America does not have “an obesity epidemic”, it has a muscle atrophy epidemic.  We are not so much over fat as we are under muscled.  The simplistic notion of “just losing weight” is failing to improve health and fitness in this country because it accelerates muscle loss.  This middle age muscle loss is the catalyst for many of the illnesses that plague us later in life.

Lose muscle and your metabolic engine slows, it becomes more difficult to move, you store less glycogen, become more insulin resistant, lose the beneficial bone enhancing pull on your skeleton, and become more prone to injury.  The only metabolic process that becomes more efficient is that it takes less food to produce more fat.  

Drs. Evans and Rosenburg coined the term age related sarcopenia in their 1991 book Biomarkers.  The research they performed at Tufts University ranked the measurable biomarkers for healthy aging.  The top four are:

1.  Muscle Mass.  What percentage of your body is made of muscle.
2.  Strength.  Can you use that muscle to push, pull, lift and carry.
3.  Basal Metabolic Rate.  The number of calories your body expends at rest.
4.  Bodyfat Percentage.  What percentage of your body is composed of fat.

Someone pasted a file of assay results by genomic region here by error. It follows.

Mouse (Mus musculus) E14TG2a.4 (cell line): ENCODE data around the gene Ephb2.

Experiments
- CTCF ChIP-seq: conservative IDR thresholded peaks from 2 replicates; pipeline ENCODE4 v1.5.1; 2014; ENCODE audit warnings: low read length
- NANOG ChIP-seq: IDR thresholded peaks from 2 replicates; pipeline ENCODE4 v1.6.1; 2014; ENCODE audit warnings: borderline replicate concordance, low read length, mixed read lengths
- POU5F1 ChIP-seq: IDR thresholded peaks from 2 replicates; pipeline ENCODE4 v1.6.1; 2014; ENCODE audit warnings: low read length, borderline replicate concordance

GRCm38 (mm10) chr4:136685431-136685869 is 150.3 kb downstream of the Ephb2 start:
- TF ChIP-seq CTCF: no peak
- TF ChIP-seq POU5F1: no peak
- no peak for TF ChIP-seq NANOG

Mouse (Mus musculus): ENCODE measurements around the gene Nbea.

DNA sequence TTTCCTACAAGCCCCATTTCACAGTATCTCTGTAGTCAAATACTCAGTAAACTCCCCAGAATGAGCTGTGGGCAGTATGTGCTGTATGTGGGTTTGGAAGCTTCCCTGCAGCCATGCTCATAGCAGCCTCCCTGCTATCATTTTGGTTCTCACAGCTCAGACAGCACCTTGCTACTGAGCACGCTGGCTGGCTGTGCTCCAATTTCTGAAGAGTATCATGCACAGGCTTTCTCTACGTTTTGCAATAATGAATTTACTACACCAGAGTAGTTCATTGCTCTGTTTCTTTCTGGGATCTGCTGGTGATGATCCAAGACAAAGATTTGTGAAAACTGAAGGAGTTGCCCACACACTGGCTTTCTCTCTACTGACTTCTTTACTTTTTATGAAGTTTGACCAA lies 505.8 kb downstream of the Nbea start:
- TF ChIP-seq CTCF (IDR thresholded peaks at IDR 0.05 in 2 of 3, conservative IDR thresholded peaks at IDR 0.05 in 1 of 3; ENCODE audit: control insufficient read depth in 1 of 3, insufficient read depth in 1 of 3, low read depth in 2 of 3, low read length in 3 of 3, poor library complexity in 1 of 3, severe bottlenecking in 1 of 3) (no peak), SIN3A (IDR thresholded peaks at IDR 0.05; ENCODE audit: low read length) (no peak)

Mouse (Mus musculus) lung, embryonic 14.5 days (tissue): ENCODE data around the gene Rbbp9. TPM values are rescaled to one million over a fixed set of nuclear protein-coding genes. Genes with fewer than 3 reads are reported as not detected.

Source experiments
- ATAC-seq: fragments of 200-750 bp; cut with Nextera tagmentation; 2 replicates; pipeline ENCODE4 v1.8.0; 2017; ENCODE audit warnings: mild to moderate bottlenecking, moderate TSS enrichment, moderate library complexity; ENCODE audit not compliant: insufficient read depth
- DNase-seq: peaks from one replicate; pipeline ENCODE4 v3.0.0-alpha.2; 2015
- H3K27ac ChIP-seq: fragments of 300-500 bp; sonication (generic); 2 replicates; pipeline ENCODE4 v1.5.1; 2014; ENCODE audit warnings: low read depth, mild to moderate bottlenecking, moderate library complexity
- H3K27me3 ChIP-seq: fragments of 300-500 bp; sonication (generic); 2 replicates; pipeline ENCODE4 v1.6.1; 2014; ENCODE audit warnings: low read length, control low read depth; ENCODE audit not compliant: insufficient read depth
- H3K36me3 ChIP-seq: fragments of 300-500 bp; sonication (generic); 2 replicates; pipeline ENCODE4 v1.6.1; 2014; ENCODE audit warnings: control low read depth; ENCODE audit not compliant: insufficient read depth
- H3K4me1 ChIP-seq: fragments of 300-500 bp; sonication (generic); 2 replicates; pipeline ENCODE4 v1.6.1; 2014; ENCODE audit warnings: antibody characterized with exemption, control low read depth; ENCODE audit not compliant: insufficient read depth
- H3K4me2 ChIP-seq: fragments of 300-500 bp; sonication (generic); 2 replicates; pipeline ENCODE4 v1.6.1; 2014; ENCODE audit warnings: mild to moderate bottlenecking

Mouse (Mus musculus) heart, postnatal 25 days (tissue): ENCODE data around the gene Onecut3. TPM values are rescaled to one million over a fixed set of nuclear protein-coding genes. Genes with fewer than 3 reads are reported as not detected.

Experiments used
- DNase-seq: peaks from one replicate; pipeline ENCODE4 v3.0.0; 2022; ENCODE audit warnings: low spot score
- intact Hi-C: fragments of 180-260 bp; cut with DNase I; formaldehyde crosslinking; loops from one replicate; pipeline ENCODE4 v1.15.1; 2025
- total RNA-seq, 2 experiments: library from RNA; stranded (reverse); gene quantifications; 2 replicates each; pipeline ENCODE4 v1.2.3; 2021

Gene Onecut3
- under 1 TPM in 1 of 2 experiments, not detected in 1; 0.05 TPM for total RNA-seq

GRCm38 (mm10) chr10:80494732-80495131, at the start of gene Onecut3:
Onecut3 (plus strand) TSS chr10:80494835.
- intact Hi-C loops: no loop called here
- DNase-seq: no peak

The authors named these top four biomarkers, the decisive tetrad.  They are the prerequisites to maintaining healthy numbers in the other biomarkers such as lipid levels, insulin sensitivity, bone density, aerobic capacity, and blood pressure.  

Most people have limited exercise time.  Keeping your muscle mass up and improving total body strength will create the greatest benefit.   Be obsessive about the number of push ups or pull ups you can perform and forget about the deceptive numbers on a scale.  Six weeks of dedicated strength training can work wonders. 

Michael S. O’Hara, P.T., OCS, CSCS


The multifidus is the name of the series of muscles that travel the length of your spine.  They run from vertebrae to vertebrae and function to control the segmental motion of your spine.  They guide the spinal joints during motion and hold the spine stable when under shear stress or compression.  Recent advances in ultrasound imaging enables us to measure the size and health of the multifidus muscle at each spine segment level.  These studies have revealed shrinkage (atrophy) at the same level and side as patients’ lower back pain.  Tissue tests of the atrophied multifidus muscles show changes in the cell types and density.  These changes occur fairly quickly after back pain onset, and the multifidus muscles do not return to normal after back pain has resolved unless stimulated with proper rehabilitation exercises.  Poor control by the multifidus results in compromised segmental control, pinching of the facet joint capsules, and abnormal compressive forces on the spinal joints.